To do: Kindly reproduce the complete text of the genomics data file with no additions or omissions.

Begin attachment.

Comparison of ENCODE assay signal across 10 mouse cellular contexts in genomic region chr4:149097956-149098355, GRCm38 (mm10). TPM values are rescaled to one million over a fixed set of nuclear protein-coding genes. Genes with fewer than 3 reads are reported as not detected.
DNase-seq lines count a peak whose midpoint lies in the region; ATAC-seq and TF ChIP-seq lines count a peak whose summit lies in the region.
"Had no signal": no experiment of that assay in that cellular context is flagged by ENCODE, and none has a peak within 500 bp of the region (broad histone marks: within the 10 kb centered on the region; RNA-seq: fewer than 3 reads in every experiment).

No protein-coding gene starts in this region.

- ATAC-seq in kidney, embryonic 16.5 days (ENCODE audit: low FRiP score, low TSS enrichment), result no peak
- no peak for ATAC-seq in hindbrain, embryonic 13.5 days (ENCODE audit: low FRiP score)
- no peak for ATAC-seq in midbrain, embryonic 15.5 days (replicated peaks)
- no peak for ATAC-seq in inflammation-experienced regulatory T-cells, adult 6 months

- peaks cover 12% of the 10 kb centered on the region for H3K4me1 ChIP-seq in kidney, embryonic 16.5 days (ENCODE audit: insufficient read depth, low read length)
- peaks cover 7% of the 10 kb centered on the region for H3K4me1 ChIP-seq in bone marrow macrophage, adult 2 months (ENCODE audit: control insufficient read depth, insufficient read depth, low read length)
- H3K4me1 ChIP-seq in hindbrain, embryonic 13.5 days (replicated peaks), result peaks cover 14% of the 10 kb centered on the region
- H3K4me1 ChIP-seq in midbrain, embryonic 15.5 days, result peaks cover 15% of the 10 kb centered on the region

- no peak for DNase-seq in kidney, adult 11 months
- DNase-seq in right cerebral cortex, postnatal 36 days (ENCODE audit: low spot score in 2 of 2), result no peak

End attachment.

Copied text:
Comparison of ENCODE assay signal across 10 mouse cellular contexts in genomic region chr4:149097956-149098355, GRCm38 (mm10). TPM values are rescaled to one million over a fixed set of nuclear protein-coding genes. Genes with fewer than 3 reads are reported as not detected.
DNase-seq lines count a peak whose midpoint lies in the region; ATAC-seq and TF ChIP-seq lines count a peak whose summit lies in the region.
"Had no signal": no experiment of that assay in that cellular context is flagged by ENCODE, and none has a peak within 500 bp of the region (broad histone marks: within the 10 kb centered on the region; RNA-seq: fewer than 3 reads in every experiment).

No protein-coding gene starts in this region.

- ATAC-seq in kidney, embryonic 16.5 days (ENCODE audit: low FRiP score, low TSS enrichment), result no peak
- no peak for ATAC-seq in hindbrain, embryonic 13.5 days (ENCODE audit: low FRiP score)
- no peak for ATAC-seq in midbrain, embryonic 15.5 days (replicated peaks)
- no peak for ATAC-seq in inflammation-experienced regulatory T-cells, adult 6 months

- peaks cover 12% of the 10 kb centered on the region for H3K4me1 ChIP-seq in kidney, embryonic 16.5 days (ENCODE audit: insufficient read depth, low read length)
- peaks cover 7% of the 10 kb centered on the region for H3K4me1 ChIP-seq in bone marrow macrophage, adult 2 months (ENCODE audit: control insufficient read depth, insufficient read depth, low read length)
- H3K4me1 ChIP-seq in hindbrain, embryonic 13.5 days (replicated peaks), result peaks cover 14% of the 10 kb centered on the region
- H3K4me1 ChIP-seq in midbrain, embryonic 15.5 days, result peaks cover 15% of the 10 kb centered on the region

- no peak for DNase-seq in kidney, adult 11 months
- DNase-seq in right cerebral cortex, postnatal 36 days (ENCODE audit: low spot score in 2 of 2), result no peak